A lot has been going on in her life lately, but in this way Leslie is no different from anyone else. It’s just Life. While the plot at times is action-adventure driven, this doesn’t necessarily mean it is exciting. If anything it often reads like a lullaby and the weariness seeps from the page, sucking energy that a cup of Chai with Baileys cannot seem to replace quickly enough.

One has to like the protagonist, who sometimes reads as antagonist, in order to stick to reading the story. (Or I suppose profound dislike might draw a Reader as well.) The context of Leslie’s life might evoke any range of emotion depending on the levels of empathy with the Reader, so the success of the story is at times hard to gauge, uneven.

Unexpected news and events infiltrate the daily narrative creating the conflict that might compel the Reader. The unpredictable turns create excitement in some moments, or deep sighs of “really?” other times. Primarily the story is strongly biased by the narrator’s perceptions and one strongly relies on the dialogue with other characters to provide perspective and Real context.

The story is hardly a psychological thriller, nor could it be aptly categorized a Drama of Literary proportion. The mundane aspects of the Realist fiction do have a level of ridiculous that I think anyone could appreciate. By anyone, I may mean the cynical and pessimistic perspectives. Still, the absurdities could annoy the Reader and cause the covers to snap shut rather decidedly. It is hardly escapist fiction.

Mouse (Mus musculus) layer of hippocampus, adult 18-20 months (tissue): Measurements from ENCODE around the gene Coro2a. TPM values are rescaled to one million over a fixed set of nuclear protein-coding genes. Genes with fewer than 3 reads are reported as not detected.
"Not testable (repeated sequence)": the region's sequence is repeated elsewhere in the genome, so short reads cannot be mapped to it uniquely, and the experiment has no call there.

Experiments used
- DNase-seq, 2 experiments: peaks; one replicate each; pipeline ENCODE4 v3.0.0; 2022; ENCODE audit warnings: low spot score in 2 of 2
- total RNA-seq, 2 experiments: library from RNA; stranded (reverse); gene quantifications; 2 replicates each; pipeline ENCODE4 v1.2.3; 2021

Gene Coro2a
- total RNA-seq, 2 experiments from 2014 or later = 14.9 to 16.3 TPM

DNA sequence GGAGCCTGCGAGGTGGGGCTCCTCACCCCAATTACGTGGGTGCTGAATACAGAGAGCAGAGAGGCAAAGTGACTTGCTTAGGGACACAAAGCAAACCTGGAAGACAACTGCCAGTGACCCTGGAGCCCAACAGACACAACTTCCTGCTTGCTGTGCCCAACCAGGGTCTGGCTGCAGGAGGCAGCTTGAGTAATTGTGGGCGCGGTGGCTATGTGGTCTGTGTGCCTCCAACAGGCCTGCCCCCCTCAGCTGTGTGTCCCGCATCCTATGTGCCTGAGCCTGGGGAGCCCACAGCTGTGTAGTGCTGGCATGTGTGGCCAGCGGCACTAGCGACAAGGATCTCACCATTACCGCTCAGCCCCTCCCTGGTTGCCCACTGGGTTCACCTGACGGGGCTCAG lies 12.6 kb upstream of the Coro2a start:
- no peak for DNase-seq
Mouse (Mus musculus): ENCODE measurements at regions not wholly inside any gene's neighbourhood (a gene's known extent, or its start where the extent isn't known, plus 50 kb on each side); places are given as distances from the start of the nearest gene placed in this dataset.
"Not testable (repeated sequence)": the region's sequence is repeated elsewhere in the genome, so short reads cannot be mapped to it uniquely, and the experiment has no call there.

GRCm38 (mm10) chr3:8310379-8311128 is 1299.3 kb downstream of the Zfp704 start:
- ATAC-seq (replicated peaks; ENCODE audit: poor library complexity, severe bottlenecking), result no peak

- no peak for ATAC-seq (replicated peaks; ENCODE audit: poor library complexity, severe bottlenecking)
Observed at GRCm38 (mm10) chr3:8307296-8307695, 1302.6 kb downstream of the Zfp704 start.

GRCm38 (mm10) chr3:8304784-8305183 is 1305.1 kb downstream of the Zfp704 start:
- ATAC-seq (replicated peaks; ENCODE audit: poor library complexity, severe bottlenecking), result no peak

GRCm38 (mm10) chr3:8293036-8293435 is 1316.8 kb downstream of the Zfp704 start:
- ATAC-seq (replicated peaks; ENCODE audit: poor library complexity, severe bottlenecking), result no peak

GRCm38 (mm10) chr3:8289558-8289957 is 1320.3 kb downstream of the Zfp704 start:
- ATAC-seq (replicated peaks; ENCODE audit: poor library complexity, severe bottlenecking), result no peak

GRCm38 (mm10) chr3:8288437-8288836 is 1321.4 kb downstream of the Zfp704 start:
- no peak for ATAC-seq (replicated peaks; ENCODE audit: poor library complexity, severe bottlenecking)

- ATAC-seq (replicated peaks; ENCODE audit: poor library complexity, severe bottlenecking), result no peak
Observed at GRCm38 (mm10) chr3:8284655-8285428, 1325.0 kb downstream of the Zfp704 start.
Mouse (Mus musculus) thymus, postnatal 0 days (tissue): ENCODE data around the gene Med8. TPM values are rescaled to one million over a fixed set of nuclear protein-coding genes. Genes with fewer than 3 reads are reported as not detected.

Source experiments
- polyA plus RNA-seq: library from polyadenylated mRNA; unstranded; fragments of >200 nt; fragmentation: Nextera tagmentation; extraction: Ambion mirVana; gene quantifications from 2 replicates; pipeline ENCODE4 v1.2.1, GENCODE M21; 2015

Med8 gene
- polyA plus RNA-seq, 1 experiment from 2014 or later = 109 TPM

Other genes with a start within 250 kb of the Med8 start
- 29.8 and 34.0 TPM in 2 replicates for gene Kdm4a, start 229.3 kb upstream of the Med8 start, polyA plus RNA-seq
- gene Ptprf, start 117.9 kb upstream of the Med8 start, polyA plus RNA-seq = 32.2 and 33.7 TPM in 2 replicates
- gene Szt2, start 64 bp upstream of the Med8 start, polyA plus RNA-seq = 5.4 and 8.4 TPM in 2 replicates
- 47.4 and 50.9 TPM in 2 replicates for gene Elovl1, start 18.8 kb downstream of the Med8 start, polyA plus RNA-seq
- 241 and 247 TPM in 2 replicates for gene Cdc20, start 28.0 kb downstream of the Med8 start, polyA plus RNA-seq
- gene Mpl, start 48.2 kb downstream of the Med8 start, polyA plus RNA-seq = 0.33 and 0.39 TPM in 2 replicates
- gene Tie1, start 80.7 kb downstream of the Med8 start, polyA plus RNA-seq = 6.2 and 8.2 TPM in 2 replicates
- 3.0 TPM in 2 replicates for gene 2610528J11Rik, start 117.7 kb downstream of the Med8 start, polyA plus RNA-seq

The pacing is reflective of daily life, capturing the collapse and expansion of time rather accurately. The pages turn sometimes with excitement, riveted by the moment, and other times with dread, peeking at the next page like the eyelids in the morning that can see the light through their closed shades and it is sheer will to make them look out.

There are some fantastic characters and they come to life on their own. This perhaps creates the most organic feel to the book. Their interactions are not always predictable. The daughter is perhaps the least easy to anticipate and the Reader and protagonist could attribute this to the girl’s age. Readers who are Parents will most probably connect to the struggles and joys of the Parents in the story and find the greatest source of humor there.